In every real estate transaction, both buyers and sellers are responsible for certain costs. These costs are simply the various fees (e.g. taxes, commissions) paid in the process of finalizing the closing on a home. Below is a list of costs, along with explanations for each.


Appraisal Fee: Fee paid to an independent appraiser.

Credit Report Fee: One-time fee to cover the cost of the credit report.

Document Preparation Fee: There may be a separate fee covering the preparation of the final legal papers.

Homeowner’s Fee: Upfront deposit or dues, fees to transfer records from seller to buyer (Transfer Fee).

Loan Discount: One-time fee to adjust the yield on the loan (often called POINTS).

Loan Origination Fee: One-time fee charged by the lender for their administrative costs.

Miscellaneous Title Charges: Title company fees for title search, title examination, document preparation, recording fees, notary fees, and closing or settlement.

PMI Premium: Depending on your down payment, there may be an upfront fee for mortgage insurance. Lenders also may require monies to be held by them in a reserve account.

Prepaid Interest: Per diem charge that varies depending on the day of the month the loan closes.

Taxes: Depending on the month the property closes; the buyer may reimburse the seller for property taxes.

Hazard Insurance: Insurance premium paid upfront; lender may require a certain amount of taxes and insurance in a reserve account. This account is held by the lender.

There are some costs that may be incurred before the closing date. For example, the buyers will pay for a credit check for the lender to determine their loan amount qualification. Additionally, an appraisal of the property must be done to determine its fair value. This appraisal fee may be paid by either buyers or the sellers as agreed upon in the sales contract. (If buying new construction, there may be an inspection fee.) There are also fees related to a title search on the property, and some buyers might decide to pay “points” to a lender at closing in exchange for a reduced interest rate.

Three days prior to the closing date, the lender sends a closing disclosure. This document provides the final details about the loan and the closing costs. At the closing, real estate professionals will help to navigate the final steps and explain all the closing costs that must be paid. The actual closing costs relevant to a transaction may vary depending on the mortgage loan type and contract agreement; however, they often include most, if not all, of the items discussed below.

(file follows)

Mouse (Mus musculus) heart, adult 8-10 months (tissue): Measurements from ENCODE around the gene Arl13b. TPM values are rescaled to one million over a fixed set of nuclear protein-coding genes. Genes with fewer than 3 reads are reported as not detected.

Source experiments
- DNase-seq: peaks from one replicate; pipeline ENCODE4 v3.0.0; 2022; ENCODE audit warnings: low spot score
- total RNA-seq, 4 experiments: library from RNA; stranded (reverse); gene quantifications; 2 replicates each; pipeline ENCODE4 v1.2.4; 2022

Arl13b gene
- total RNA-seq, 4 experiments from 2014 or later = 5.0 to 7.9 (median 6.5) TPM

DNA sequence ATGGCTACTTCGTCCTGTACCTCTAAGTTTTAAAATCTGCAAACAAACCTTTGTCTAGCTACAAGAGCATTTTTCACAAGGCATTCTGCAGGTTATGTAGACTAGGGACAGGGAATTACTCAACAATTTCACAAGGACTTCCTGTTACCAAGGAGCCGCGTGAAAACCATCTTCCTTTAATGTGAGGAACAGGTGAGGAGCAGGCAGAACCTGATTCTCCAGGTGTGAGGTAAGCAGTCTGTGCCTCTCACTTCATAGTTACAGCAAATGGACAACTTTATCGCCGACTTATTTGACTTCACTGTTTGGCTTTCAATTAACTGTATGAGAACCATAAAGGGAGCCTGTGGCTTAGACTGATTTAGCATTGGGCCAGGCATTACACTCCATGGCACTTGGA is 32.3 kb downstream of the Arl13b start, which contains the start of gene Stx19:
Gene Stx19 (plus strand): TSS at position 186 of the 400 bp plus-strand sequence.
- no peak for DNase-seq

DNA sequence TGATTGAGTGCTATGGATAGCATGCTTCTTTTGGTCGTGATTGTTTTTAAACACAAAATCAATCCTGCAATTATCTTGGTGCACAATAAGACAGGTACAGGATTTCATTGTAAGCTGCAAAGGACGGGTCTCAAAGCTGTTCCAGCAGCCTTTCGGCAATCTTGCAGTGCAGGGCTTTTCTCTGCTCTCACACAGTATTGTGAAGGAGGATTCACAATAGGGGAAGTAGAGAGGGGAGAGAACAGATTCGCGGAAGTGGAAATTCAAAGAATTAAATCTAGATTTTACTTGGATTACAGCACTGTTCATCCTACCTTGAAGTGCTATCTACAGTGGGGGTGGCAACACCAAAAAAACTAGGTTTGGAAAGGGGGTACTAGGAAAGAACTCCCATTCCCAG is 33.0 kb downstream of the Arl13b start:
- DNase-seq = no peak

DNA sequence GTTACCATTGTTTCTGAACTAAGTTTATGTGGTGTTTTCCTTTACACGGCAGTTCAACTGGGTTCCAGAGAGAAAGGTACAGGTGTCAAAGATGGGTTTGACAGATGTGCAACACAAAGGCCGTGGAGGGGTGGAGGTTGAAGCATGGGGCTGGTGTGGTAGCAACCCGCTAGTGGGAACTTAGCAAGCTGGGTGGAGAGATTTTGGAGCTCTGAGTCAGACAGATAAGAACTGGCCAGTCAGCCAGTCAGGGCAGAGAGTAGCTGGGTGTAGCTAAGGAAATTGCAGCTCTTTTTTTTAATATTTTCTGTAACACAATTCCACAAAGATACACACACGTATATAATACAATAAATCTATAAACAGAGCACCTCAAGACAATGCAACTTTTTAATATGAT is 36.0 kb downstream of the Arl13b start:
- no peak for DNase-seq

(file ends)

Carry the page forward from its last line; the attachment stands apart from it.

Sellers Typically Pay:

– Owner’s title insurance premiums, the real estate commission, and 1/2 the escrow fee.
– All loans along with any interest, fees, or penalties.
– Loan fees required by the buyers’ lender according to the contract.
– Termite repairs or treatment, a home warranty, 1/2 the recording service fees according to the contract.
– Any judgments or tax liens.
– Tax proration for unpaid and delinquent taxes.
– All homeowner’s association unpaid dues and fees per the HOA addendum (if applicable).
– Any outstanding bonds or assessments according to the contract.

Buyers Generally Pay:

– Lender’s title policy premiums and 1/2 the escrow fee.
– Costs for document preparation, notary fees, and 1/2 the recording service fees.
– Two months of the homeowner’s association dues upfront if applicable.
– HOA transfer fee (might be split with the sellers – if applicable)
– New loan charges except as required by the lender for the sellers to pay.
– Interest on new loan from date of funding to 30 days prior to the first payment date.
– Home warranty, hazard insurance premium for the first year, all pre-paid interest, and a termite inspection according to the contract.